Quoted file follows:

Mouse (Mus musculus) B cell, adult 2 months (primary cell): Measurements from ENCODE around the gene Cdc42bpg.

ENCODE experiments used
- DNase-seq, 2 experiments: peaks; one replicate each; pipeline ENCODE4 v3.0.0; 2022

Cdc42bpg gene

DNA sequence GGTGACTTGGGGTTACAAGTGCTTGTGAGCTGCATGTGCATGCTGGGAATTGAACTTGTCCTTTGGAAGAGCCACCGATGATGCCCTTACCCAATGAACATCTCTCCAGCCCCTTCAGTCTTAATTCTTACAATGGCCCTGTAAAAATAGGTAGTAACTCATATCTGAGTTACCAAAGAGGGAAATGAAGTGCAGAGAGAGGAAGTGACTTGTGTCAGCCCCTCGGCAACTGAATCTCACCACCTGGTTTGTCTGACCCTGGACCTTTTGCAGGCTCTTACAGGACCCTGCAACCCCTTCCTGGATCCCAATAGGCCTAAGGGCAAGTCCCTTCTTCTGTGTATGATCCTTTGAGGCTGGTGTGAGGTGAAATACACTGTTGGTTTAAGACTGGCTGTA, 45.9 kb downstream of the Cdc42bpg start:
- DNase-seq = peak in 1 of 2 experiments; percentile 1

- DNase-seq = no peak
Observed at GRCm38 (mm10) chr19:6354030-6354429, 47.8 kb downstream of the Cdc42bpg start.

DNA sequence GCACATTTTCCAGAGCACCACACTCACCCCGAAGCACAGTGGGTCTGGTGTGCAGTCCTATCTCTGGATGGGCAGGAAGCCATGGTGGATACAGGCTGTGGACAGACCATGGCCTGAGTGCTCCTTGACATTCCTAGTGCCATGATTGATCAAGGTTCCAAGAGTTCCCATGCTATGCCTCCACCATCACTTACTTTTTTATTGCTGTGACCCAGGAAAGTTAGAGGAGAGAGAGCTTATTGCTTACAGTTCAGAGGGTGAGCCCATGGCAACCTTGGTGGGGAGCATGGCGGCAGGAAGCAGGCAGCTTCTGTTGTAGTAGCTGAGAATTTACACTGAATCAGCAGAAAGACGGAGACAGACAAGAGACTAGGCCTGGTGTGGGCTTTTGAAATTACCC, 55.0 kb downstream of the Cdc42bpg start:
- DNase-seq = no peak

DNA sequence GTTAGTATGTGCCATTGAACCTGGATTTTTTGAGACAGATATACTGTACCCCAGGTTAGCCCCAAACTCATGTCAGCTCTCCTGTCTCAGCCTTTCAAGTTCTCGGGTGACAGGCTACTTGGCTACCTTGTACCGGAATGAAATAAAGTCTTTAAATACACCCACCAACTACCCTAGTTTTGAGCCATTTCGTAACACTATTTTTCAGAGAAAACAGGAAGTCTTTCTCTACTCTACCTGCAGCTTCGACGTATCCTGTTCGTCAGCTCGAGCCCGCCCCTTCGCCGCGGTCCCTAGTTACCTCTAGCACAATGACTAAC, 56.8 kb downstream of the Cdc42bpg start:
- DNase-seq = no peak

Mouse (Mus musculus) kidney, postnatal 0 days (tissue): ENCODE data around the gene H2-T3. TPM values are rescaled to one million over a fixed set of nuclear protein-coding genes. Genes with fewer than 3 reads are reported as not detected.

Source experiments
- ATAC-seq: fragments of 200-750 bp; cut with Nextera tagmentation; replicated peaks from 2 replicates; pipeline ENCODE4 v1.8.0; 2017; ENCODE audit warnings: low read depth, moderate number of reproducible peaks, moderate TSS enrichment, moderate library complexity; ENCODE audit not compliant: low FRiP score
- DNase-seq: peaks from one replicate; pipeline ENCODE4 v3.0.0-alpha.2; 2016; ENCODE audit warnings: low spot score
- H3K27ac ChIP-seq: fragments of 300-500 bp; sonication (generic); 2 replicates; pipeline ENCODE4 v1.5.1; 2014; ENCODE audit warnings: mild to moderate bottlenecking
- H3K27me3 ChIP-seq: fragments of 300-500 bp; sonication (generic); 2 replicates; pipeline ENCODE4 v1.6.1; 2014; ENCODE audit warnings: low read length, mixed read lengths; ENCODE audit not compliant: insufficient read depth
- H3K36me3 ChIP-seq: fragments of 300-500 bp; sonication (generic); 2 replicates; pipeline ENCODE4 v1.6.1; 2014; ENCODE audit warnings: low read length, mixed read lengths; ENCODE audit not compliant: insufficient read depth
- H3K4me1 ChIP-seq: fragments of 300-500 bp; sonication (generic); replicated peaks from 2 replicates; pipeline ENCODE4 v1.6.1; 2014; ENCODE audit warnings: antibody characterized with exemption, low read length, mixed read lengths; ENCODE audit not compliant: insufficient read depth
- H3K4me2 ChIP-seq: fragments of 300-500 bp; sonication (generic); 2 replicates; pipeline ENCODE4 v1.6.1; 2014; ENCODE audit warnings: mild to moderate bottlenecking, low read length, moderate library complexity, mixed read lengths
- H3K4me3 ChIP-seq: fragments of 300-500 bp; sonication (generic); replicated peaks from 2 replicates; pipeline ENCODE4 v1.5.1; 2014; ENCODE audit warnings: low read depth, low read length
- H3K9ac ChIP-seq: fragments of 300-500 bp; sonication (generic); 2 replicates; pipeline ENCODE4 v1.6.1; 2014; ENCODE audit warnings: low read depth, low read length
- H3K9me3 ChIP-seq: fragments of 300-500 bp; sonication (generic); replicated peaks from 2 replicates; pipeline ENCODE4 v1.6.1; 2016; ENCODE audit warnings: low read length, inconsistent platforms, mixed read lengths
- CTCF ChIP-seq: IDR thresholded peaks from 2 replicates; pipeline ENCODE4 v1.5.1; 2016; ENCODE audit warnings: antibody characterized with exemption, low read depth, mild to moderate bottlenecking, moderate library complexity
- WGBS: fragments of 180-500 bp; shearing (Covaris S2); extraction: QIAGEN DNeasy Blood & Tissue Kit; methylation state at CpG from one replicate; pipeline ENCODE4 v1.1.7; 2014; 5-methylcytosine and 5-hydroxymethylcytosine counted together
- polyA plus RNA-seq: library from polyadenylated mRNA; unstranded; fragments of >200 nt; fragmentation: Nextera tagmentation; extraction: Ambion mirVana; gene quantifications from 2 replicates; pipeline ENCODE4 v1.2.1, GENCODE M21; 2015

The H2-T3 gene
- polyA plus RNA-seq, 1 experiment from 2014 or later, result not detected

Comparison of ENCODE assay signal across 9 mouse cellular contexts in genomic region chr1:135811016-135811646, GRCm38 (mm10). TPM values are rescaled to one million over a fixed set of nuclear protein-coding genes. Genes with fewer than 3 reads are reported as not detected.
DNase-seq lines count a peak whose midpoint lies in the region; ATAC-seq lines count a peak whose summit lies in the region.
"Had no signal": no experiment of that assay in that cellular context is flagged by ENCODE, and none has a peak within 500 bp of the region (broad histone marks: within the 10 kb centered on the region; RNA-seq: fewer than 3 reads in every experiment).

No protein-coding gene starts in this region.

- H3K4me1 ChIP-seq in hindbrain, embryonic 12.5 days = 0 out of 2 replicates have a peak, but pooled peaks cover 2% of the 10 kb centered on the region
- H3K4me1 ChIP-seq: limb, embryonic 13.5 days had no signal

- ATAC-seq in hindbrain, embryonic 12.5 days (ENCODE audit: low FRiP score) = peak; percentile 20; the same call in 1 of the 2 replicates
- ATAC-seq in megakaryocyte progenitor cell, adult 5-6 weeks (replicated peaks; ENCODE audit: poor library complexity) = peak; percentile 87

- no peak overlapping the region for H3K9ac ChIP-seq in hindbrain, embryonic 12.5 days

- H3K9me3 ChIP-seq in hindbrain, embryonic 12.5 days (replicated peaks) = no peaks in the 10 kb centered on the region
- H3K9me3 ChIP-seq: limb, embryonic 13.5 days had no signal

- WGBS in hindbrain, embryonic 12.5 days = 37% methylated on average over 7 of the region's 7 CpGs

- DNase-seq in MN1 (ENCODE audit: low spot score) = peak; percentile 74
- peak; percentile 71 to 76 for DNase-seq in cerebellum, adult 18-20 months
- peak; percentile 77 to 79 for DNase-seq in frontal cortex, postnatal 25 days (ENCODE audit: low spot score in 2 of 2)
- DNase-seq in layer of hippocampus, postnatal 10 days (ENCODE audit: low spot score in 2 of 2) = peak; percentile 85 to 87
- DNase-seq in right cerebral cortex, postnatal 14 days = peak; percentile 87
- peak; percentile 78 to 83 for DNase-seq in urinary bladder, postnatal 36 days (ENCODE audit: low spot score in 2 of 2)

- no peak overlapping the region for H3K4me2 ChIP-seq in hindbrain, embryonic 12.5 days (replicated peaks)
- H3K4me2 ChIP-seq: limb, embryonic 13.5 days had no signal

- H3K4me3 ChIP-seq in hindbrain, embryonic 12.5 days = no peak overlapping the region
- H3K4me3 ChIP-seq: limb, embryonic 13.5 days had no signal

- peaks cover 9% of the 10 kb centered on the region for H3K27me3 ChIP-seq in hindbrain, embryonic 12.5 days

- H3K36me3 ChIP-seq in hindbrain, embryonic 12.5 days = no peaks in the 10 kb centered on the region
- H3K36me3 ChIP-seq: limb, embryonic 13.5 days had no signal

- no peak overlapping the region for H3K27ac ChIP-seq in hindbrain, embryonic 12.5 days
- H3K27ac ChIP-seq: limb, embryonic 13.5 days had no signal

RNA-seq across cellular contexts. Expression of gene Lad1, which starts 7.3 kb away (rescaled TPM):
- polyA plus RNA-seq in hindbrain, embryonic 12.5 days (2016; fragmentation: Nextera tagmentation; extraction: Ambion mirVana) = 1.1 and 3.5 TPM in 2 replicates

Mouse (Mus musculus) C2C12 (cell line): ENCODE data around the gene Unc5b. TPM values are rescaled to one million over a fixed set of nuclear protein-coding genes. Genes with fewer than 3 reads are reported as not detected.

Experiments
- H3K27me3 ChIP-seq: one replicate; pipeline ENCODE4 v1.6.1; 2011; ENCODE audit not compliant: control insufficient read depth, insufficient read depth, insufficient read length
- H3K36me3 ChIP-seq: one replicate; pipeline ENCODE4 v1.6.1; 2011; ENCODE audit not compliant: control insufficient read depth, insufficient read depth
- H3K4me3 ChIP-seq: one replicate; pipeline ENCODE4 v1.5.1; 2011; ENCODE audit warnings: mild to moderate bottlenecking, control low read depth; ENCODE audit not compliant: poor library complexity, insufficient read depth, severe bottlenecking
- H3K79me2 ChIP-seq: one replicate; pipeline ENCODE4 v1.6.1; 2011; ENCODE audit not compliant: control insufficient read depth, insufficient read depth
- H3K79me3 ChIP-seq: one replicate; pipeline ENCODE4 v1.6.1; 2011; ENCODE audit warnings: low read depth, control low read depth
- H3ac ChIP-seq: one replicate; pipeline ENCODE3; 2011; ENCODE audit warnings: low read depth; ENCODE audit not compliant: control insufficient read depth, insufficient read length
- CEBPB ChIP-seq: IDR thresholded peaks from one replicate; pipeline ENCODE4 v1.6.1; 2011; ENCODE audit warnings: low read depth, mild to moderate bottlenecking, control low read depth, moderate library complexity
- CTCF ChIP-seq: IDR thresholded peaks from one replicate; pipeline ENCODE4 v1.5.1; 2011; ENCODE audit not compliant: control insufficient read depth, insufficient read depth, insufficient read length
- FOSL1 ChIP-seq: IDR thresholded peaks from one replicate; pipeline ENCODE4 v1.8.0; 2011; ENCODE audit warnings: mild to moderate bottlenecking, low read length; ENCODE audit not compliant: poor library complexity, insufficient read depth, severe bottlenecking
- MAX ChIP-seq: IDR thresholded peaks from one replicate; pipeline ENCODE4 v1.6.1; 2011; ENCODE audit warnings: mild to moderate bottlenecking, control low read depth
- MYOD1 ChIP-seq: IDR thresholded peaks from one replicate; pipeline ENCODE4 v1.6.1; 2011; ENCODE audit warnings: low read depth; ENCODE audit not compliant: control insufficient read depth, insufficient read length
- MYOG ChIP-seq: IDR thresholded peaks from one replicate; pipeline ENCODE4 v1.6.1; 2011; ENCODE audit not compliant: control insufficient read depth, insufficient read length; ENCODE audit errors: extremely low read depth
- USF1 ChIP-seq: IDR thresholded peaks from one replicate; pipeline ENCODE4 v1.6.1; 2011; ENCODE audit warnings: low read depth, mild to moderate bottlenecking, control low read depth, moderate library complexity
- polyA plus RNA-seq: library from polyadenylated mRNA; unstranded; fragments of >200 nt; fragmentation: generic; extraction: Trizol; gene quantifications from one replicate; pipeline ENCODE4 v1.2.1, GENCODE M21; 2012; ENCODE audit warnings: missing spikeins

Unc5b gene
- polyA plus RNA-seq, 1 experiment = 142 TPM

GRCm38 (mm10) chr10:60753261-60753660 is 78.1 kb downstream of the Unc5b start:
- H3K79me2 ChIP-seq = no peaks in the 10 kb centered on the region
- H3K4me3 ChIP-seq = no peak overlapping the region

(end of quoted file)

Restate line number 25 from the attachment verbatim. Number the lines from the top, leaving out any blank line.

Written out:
- CTCF ChIP-seq: IDR thresholded peaks from 2 replicates; pipeline ENCODE4 v1.5.1; 2016; ENCODE audit warnings: antibody characterized with exemption, low read depth, mild to moderate bottlenecking, moderate library complexity